Day 12 | Isfahan-Shiraz by air After the hotel check-out we start with Hammam-e Ali Gholi Agha, a 17th century traditional bath-house. Visit one of the Pigeon Towers, which were built in the Esfahan area in the 16th & 17th centuries. The pigeons were domesticated not for their meat (pigeon is especially revered in Islam), but rather for their droppings, which the locals collected and used to fertilize melon and cucumber fields. Continue to Takht-e Foulad Cemetery, the fifth most important ancient cemetery of the Islamic word. You may find the burial places of some very prominent scientist and a good example of old cemeteries in Iran. Although there were two important Jame mosques in Esfahan, one can find many other historical ones, which the Hakim Mosque is, a very good example. It was originally built in 10th century, repaired and rebuilt under supervision of the special physician, Shah Abbas. Then visit the Martyrs Shrines. During the Islamic revolution in 1979 and the 8-years Iraqi war against Iran many people lost their lives for the cause of defending their principles and mother land. Many are buried here in this public cemetery. Over the course of time, Muslims and Jews have lived together which it has been crystalized in the pilgrimage both pay to the holy mausoleums such as Emamzadeh Ismail and Isaiah holy shrines (a Jewish prophet). We know that in the 11th and 12th centuries during the Seljuq period, Esfahan was prosperous and as all Iranian powerful rulers, Seljuq kings built Imam Ali Square, the second largest square in the world. From here, we will visit Harun Velayat Shrine, and Ali Minaret. Drive to Isfahan Airport (30 kms.) to fly to Shiraz, arrive at Shiraz, hotel check-in. Grand Shiraz Hotel – City View room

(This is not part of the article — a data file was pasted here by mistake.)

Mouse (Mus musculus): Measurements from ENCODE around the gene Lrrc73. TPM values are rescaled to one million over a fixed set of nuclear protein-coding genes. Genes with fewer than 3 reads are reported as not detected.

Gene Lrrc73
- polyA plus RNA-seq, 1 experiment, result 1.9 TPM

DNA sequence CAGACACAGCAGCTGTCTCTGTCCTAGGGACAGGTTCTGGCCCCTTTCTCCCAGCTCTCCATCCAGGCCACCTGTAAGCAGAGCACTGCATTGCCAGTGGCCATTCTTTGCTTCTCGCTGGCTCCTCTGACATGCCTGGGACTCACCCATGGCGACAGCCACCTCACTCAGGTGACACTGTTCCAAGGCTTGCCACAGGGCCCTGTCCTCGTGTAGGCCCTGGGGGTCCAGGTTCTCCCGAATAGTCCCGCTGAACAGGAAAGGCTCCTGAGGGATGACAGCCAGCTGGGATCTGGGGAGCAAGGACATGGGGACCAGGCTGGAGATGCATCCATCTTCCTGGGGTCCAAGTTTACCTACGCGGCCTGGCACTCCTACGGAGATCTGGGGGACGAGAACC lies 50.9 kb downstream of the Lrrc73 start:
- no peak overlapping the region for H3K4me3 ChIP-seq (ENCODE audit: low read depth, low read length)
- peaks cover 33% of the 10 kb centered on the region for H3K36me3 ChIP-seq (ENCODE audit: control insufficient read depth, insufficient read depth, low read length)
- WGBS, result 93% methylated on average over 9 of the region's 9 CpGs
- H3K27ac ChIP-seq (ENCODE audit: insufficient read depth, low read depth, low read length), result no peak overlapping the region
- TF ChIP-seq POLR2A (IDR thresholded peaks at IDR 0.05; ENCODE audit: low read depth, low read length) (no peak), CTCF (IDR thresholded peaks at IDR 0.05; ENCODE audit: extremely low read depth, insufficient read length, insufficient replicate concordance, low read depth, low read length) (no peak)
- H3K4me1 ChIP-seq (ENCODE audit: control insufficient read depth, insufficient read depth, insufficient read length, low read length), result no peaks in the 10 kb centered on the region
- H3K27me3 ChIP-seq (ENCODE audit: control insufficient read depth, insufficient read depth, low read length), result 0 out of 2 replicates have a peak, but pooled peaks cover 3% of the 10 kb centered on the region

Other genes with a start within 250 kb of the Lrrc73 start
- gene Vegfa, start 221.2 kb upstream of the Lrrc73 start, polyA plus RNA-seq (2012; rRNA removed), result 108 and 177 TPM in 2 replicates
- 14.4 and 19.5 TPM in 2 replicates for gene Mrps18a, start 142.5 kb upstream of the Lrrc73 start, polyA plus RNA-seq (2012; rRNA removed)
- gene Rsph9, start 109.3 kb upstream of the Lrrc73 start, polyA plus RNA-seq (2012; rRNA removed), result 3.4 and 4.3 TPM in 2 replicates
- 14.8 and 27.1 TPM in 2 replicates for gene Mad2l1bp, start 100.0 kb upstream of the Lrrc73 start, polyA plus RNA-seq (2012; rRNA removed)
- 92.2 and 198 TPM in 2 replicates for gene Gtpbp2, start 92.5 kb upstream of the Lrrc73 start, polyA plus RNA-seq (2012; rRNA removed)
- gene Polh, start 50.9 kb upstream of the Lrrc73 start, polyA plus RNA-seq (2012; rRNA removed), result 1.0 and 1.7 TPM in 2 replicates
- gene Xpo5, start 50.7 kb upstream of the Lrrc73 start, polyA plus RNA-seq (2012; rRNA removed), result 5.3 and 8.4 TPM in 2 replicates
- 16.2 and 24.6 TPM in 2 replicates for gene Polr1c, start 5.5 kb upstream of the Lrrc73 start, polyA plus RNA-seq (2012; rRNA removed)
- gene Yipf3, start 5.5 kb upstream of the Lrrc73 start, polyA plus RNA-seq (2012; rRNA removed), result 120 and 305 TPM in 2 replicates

Day 13 | Shiraz Shiraz was once famed for its vineyards of Shiraz grapes, and known as the “City of Poets, Roses and Nightingales”. Today we start our city tour, including the 19th century Eram garden, 17th century Khan theological school, colorful nomadic bazaar of Haji, and Aramgah-e Shah-e Cheragh, the burial place of brother of 8th Imam of Shia as the third holiest religious site in Iran. Then continue to the 19th century Nasir ol Molk mosque, known as the pink mosque, and Narenjestan Qavam & Khan-e-ye Zinat ol-Molk, the residence of the 19th century governor of Shiraz. At the end of the day we’ll visit the Qur’an Gate and Aramgah Khjuye Kermani. Grand Shiraz Hotel – City View room
Day 14 | Shiraz Today may very well be the highlight of our trip, with an excursion to the 6th century B.C . Pasargadae, the first Persian (Achamenid) capital and the battle-field against the Medes. The next stop will be Persepolis, the ancient ceremonial capital of Achaemenids, 30 miles from the city. Just a few miles northwest of Persepolis, visit the royal necropolis in Naqsh-e Rostam and a few Sassanid high-relieves called Naqshe Rajab. Persepolis was home of the King of Kings for over 200 years. It is consisted of the remains of several monumental buildings including the Gate of All Nations, Palace of 100 Columns, Palace of Darius, Xerxes’ Palace, Central Palace, and Apadana Palace. Lunch in a local restaurant (Nest of Peacock Restaurant) and relax before returning to Shiraz. In Shiraz first visit the tomb of the famous Iranian poet, Saadi and then have a free time in the 18th-century colorful, traditional Vakil Bazaar. Here you’ll find textiles, spices, copper handicrafts, and antiques. We’ll end in Saray-e Moshir, an urban caravanserai at the south entrance of the bazaar that now functions as an exhibition space for Iranian handicrafts. Grand Shiraz Hotel – City View room